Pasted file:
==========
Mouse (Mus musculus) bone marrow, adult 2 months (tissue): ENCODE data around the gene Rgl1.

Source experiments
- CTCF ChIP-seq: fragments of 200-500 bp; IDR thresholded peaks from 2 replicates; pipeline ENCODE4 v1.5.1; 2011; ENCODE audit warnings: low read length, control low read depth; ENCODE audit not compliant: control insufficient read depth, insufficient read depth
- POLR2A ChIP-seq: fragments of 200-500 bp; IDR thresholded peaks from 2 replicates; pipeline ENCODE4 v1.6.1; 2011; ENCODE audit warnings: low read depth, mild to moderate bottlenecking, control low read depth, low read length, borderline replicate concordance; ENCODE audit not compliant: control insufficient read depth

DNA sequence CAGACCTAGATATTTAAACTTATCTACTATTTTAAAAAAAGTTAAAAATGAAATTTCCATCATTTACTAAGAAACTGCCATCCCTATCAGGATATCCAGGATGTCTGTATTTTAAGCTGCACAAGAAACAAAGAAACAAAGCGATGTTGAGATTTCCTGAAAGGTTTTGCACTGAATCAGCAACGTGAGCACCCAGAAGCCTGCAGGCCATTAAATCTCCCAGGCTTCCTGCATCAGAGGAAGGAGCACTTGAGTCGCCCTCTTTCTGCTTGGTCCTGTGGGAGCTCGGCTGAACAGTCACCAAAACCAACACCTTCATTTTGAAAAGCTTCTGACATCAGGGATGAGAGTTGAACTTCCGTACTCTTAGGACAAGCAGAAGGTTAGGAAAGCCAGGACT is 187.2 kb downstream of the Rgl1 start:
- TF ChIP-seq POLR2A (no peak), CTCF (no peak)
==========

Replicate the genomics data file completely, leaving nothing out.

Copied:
Mouse (Mus musculus) bone marrow, adult 2 months (tissue): ENCODE data around the gene Rgl1.

Source experiments
- CTCF ChIP-seq: fragments of 200-500 bp; IDR thresholded peaks from 2 replicates; pipeline ENCODE4 v1.5.1; 2011; ENCODE audit warnings: low read length, control low read depth; ENCODE audit not compliant: control insufficient read depth, insufficient read depth
- POLR2A ChIP-seq: fragments of 200-500 bp; IDR thresholded peaks from 2 replicates; pipeline ENCODE4 v1.6.1; 2011; ENCODE audit warnings: low read depth, mild to moderate bottlenecking, control low read depth, low read length, borderline replicate concordance; ENCODE audit not compliant: control insufficient read depth

DNA sequence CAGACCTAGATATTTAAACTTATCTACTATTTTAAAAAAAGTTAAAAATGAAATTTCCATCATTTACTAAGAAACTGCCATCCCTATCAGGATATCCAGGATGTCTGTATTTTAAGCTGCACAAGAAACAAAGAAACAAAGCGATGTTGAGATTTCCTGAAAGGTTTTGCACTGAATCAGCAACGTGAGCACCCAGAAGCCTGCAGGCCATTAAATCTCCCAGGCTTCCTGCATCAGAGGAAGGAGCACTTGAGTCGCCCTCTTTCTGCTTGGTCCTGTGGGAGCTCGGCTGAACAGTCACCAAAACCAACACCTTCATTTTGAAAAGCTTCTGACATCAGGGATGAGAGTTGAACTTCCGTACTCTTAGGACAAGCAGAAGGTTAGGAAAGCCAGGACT is 187.2 kb downstream of the Rgl1 start:
- TF ChIP-seq POLR2A (no peak), CTCF (no peak)